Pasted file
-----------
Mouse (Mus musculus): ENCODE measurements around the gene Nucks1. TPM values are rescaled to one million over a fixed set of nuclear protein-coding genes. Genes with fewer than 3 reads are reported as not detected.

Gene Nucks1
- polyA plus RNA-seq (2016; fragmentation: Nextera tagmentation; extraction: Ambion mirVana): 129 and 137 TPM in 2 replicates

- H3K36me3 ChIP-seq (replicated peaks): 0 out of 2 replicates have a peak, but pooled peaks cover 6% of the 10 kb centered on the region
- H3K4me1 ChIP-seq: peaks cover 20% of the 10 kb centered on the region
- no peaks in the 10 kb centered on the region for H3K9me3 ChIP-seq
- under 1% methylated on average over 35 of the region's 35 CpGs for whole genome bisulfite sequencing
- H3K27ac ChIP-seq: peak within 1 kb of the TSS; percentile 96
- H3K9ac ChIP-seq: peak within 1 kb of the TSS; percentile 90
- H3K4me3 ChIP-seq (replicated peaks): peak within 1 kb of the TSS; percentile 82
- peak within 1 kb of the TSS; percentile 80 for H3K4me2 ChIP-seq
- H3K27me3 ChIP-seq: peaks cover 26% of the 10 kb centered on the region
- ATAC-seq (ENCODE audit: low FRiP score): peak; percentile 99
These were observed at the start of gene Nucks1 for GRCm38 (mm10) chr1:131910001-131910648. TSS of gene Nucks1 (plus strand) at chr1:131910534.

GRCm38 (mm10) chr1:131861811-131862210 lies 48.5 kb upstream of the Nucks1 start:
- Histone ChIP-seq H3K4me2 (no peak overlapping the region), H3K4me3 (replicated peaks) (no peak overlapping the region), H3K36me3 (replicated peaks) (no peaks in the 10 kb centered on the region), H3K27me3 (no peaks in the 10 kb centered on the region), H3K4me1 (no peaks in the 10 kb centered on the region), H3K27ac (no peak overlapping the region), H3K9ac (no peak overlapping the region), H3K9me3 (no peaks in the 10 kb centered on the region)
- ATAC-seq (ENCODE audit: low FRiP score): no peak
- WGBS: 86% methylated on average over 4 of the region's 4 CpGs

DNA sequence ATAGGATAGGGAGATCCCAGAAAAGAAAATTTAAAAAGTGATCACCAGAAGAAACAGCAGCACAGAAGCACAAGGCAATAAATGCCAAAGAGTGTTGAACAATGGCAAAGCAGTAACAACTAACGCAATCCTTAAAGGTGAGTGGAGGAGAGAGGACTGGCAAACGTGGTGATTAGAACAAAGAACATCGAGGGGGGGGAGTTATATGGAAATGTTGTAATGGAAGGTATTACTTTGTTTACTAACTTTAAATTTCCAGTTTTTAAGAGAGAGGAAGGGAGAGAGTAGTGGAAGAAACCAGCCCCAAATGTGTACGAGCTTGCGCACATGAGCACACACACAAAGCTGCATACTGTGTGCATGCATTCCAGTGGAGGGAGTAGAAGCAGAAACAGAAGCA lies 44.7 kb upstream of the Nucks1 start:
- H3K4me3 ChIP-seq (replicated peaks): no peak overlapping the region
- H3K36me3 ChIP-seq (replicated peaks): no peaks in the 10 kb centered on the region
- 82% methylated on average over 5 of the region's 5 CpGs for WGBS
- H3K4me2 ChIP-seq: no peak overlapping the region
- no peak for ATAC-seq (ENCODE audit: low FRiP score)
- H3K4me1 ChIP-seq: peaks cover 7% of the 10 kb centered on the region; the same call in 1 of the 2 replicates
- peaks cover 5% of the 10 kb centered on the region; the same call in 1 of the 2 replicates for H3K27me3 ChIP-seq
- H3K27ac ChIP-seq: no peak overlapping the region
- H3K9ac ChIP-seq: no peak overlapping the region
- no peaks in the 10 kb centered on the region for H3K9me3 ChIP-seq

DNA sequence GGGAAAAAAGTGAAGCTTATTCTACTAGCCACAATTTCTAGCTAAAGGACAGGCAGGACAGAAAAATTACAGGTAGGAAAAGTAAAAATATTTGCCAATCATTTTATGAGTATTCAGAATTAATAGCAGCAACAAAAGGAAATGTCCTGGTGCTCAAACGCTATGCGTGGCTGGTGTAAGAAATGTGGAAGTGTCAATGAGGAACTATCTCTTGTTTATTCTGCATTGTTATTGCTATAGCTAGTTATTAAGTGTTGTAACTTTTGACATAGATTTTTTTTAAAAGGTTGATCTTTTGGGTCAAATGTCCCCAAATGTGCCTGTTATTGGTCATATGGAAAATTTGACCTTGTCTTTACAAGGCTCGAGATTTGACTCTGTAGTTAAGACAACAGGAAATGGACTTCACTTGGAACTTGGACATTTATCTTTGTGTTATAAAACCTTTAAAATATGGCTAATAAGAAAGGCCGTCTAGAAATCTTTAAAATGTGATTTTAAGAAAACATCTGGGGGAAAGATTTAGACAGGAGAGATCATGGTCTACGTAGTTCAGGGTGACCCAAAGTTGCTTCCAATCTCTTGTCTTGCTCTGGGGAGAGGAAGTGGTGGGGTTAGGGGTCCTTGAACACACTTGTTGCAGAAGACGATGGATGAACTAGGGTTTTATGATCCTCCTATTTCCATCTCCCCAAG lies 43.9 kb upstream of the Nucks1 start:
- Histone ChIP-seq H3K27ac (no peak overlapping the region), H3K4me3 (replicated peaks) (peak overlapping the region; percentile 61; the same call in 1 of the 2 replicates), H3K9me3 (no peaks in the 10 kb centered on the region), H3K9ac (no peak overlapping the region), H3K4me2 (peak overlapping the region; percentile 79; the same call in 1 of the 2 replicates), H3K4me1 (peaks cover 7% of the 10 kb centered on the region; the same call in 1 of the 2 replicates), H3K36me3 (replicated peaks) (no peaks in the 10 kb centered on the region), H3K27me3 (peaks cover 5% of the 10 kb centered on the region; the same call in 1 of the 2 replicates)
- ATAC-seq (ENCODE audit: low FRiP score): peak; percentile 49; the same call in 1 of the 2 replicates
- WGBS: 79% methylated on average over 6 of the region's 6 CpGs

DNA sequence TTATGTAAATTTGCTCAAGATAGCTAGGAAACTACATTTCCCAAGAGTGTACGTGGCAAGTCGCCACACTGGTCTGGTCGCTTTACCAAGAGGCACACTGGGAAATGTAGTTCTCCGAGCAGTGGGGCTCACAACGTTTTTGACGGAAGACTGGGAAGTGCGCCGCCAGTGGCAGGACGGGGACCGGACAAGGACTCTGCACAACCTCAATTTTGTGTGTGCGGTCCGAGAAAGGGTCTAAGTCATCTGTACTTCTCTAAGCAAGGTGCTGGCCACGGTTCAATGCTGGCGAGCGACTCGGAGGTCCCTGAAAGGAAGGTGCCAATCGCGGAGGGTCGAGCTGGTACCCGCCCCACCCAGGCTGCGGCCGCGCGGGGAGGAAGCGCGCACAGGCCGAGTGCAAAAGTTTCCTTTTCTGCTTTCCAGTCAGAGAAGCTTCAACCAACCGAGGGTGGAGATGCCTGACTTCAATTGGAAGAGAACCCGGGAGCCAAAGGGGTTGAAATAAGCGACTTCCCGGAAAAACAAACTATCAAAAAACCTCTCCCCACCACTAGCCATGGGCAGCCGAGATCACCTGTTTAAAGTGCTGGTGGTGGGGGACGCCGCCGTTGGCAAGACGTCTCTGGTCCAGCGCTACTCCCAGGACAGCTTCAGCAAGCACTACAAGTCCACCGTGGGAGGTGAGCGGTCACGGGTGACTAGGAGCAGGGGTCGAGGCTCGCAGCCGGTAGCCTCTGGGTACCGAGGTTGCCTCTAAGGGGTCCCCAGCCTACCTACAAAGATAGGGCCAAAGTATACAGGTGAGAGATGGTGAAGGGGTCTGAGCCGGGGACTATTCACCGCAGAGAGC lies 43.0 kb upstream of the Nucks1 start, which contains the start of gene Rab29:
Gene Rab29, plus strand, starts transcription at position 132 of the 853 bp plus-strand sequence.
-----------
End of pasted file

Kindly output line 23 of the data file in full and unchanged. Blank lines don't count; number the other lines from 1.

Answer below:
- H3K4me2 ChIP-seq: no peak overlapping the region